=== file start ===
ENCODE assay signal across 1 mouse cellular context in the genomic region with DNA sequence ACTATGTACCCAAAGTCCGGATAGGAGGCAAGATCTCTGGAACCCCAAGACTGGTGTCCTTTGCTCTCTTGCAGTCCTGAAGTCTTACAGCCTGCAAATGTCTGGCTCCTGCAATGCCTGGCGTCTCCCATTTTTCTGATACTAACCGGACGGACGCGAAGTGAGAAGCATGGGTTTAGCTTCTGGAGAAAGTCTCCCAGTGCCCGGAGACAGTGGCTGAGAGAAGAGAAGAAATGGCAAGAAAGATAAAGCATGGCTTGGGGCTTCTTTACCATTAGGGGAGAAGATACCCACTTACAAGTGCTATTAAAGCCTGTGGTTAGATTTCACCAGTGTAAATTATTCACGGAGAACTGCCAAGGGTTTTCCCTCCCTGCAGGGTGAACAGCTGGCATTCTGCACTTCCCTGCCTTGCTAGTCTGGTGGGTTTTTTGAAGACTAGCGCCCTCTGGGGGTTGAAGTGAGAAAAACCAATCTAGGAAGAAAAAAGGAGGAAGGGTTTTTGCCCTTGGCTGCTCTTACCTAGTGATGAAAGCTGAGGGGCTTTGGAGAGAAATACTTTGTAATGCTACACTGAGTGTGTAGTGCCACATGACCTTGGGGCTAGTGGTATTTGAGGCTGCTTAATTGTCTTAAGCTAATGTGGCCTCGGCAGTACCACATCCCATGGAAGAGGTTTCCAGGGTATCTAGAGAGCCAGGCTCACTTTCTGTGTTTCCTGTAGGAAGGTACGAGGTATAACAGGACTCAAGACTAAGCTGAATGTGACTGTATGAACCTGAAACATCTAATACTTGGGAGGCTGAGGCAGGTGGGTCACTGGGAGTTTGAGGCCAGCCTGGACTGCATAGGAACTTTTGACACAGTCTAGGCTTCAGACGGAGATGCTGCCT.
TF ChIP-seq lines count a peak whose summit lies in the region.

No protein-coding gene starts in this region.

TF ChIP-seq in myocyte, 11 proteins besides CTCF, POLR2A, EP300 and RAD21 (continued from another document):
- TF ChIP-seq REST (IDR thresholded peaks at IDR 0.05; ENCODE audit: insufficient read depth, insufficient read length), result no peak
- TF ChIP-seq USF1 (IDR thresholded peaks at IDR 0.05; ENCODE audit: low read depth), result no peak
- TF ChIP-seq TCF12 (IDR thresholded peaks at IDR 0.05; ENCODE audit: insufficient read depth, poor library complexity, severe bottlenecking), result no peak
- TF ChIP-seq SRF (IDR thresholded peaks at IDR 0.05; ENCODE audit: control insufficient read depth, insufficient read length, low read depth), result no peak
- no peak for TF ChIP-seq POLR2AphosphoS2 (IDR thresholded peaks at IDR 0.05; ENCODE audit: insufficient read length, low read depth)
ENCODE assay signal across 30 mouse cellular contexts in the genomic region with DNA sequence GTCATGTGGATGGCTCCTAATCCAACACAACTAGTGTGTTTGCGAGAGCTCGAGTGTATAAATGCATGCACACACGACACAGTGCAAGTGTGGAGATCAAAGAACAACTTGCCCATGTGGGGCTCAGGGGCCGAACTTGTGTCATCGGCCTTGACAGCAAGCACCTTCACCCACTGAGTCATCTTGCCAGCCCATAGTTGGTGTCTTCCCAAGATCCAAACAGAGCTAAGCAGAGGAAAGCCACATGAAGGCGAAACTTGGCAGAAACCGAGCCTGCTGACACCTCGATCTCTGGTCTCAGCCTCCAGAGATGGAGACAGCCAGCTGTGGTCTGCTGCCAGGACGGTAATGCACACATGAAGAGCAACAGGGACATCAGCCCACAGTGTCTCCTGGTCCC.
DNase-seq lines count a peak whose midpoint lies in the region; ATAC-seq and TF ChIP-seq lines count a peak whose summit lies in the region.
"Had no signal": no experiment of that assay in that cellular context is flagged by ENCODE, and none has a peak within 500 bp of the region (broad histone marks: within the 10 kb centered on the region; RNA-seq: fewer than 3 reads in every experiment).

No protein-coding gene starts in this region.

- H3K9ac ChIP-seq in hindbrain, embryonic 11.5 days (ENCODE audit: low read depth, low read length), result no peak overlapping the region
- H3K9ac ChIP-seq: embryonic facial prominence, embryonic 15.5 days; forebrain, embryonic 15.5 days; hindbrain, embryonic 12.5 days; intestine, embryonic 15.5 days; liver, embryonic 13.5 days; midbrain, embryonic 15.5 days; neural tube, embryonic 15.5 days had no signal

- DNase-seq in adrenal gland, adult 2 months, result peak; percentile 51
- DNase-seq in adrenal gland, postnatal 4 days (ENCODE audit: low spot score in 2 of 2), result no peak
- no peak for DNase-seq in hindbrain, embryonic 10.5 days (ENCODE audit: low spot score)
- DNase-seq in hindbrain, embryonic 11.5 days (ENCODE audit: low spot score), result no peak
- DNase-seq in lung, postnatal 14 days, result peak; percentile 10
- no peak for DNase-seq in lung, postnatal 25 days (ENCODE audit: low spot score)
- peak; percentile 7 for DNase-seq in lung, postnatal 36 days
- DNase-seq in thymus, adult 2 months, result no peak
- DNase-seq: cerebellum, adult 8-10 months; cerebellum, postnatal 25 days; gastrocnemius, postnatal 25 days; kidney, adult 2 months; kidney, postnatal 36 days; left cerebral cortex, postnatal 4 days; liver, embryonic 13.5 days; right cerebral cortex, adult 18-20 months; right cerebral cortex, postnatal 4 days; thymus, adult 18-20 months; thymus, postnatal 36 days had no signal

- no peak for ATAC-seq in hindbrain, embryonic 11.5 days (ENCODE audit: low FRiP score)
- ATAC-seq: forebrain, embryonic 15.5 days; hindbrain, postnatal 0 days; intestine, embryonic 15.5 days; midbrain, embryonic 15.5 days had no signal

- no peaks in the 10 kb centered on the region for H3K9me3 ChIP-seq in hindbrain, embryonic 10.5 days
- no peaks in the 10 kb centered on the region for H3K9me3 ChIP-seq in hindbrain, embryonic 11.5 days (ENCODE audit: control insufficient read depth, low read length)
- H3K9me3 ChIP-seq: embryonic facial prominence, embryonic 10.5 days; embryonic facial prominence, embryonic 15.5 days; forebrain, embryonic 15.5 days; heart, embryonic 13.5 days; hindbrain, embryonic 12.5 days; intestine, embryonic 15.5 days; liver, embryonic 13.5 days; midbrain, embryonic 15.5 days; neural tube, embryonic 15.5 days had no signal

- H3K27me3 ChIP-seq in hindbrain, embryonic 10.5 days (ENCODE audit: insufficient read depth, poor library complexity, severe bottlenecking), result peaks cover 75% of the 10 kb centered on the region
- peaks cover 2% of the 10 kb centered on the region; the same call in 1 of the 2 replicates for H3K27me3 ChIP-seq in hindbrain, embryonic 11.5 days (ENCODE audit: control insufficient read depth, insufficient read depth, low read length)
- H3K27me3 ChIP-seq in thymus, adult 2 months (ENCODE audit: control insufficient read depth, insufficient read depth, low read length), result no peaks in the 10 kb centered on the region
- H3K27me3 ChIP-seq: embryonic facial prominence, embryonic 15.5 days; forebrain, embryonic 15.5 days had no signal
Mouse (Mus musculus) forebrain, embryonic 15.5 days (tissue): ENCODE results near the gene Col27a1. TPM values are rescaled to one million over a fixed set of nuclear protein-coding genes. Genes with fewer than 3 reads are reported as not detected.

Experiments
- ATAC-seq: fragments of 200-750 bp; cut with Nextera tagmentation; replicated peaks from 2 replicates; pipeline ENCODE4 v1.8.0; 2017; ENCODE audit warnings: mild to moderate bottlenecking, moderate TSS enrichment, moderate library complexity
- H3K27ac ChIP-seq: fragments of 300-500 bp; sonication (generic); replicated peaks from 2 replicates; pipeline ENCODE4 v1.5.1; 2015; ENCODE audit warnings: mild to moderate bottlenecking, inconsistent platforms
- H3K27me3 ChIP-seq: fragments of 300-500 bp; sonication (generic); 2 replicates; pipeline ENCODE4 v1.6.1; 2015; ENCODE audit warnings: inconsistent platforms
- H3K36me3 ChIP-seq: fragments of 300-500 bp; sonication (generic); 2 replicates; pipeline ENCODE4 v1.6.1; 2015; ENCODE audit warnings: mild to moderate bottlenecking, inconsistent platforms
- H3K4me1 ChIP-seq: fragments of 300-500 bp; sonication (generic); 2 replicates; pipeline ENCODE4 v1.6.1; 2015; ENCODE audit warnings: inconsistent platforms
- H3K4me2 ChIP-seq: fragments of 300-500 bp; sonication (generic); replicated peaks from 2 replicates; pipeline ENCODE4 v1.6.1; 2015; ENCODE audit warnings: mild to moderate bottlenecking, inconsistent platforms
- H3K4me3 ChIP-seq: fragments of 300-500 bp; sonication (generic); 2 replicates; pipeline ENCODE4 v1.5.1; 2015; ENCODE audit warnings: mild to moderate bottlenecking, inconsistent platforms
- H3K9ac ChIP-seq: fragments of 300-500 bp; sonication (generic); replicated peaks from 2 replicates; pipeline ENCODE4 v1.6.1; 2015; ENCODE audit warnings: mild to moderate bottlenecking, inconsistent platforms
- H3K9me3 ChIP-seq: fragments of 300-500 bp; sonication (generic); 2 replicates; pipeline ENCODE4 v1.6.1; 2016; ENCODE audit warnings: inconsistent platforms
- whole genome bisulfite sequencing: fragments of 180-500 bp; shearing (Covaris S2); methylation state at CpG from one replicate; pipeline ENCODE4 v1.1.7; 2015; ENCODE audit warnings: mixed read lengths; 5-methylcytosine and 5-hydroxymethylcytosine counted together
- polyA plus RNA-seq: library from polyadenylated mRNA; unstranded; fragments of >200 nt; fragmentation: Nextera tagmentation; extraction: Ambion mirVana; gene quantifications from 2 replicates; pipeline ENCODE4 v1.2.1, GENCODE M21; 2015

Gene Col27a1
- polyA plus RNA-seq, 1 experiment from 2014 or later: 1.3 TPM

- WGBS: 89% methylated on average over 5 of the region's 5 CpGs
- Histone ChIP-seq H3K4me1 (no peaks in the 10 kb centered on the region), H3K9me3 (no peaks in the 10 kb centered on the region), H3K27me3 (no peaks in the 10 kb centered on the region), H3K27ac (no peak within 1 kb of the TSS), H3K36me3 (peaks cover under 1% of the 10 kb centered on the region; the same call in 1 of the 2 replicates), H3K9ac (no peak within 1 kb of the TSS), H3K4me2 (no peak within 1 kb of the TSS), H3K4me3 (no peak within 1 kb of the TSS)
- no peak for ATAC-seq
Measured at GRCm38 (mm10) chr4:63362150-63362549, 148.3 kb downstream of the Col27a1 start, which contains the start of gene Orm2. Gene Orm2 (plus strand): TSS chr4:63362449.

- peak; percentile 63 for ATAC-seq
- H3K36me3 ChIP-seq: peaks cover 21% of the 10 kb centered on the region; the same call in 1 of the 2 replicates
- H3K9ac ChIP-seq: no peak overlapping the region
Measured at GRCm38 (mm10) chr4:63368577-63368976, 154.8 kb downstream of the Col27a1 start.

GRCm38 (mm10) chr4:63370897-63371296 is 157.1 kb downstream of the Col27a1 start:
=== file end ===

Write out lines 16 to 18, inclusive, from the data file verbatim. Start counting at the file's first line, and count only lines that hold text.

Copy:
- DNase-seq in adrenal gland, adult 2 months, result peak; percentile 51
- DNase-seq in adrenal gland, postnatal 4 days (ENCODE audit: low spot score in 2 of 2), result no peak
- no peak for DNase-seq in hindbrain, embryonic 10.5 days (ENCODE audit: low spot score)